How to Communicate with the Hard of Hearing
One way to improve communication with the hard of hearing is to tailor your
communication patterns to best suit their needs by:
- Being aware of who has a hearing problem and who wears a hearing aid.
- Using the access symbol for hearing loss.
Following some simple rules for communication:
- Get the person’s attention
- Don’t do anything else while talking to the hard of hearing person.
- Face the person so that the light is on your face; look up and tilt your face so your mouth can be seen.
- Avoid talking against background noise if possible since talking, TV, can block out your voice.
- Don’t hide your mouth. Anything: food, gum, hands, can prevent speechreading.
- Do not shout.
- Speak clearly and slowly.
- Rephrase a misunderstood sentence. Say it in a different way.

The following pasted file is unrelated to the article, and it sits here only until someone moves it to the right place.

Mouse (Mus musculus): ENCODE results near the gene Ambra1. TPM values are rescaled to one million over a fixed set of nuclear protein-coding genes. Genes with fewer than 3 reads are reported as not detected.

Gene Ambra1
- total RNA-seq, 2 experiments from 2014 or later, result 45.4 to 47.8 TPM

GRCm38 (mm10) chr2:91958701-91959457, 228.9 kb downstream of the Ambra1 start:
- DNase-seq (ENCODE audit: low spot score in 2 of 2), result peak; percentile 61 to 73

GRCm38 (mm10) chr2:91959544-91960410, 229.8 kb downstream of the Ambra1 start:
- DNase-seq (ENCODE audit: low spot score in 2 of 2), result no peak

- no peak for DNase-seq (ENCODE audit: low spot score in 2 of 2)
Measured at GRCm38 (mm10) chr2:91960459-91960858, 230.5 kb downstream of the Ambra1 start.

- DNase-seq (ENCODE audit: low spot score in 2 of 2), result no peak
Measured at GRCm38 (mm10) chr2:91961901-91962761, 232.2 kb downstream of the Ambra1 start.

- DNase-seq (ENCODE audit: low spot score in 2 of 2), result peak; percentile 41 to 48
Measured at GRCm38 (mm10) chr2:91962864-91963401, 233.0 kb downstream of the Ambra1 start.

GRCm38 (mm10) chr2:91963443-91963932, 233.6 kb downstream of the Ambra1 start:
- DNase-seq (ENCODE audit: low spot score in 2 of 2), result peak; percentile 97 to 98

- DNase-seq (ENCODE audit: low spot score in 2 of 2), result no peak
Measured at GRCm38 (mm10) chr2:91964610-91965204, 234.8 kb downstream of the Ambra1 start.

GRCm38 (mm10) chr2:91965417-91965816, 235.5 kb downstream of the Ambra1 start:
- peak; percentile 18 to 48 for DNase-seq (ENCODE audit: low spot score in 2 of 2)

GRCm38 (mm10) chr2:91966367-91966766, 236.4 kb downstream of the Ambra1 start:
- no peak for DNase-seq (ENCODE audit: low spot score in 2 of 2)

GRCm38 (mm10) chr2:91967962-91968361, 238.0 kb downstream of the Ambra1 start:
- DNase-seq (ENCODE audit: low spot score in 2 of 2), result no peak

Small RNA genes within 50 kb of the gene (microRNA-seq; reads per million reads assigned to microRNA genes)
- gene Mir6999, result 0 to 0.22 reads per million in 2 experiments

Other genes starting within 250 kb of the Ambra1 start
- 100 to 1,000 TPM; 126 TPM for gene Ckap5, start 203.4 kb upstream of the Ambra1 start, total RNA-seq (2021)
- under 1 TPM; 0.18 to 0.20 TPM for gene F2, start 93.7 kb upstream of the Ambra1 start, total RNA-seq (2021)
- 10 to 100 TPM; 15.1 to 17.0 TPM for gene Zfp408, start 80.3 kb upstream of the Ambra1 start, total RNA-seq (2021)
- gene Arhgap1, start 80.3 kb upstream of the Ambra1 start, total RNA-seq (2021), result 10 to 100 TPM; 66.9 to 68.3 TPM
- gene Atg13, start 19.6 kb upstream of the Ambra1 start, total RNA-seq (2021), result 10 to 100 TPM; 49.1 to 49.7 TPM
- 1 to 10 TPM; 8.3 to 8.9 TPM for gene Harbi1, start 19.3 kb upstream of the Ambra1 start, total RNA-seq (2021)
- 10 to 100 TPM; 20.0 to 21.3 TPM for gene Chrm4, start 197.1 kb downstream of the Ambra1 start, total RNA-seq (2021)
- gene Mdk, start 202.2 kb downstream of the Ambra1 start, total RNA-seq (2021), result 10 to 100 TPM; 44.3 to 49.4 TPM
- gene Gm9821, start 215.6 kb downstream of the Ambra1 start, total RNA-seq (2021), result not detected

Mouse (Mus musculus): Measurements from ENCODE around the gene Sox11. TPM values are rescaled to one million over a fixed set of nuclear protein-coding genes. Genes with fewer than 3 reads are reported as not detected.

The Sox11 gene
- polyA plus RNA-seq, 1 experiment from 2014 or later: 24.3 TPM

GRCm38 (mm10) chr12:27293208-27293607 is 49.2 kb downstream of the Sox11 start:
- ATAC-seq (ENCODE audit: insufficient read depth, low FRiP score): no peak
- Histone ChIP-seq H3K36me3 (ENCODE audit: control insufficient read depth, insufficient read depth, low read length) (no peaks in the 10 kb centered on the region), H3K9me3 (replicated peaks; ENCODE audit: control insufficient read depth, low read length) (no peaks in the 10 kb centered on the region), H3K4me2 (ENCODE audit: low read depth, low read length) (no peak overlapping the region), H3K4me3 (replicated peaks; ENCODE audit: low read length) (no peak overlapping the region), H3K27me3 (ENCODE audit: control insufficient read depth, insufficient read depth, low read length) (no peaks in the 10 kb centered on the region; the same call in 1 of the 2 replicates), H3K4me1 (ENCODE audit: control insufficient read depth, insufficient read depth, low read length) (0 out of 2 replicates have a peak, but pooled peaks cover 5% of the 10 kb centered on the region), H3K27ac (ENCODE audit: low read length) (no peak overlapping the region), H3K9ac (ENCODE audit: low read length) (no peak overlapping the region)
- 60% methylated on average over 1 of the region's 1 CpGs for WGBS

- Use facial expressions, gestures. This adds meaning to your words.
- Write key words for the person to read.
- Bluffing may be a problem. Hard of hearing people often smile and nod as if they understand you when they do not. To be sure you have been understood, ask the person to repeat back what you said.
Sign language is another communication tool used by people with hearing loss (typically by people who identify as Deaf) and have family or friends in their life that also know sign language to communicate with them. The Canadian Hard of Hearing Association- NL does not offer sign language classes as our mandate is to serve those with hearing loss who are oral communicators which is why we teach speechreading classes instead of sign language. If you are interested in Sign Language, the Newfoundland Association of the Deaf is an excellent resource.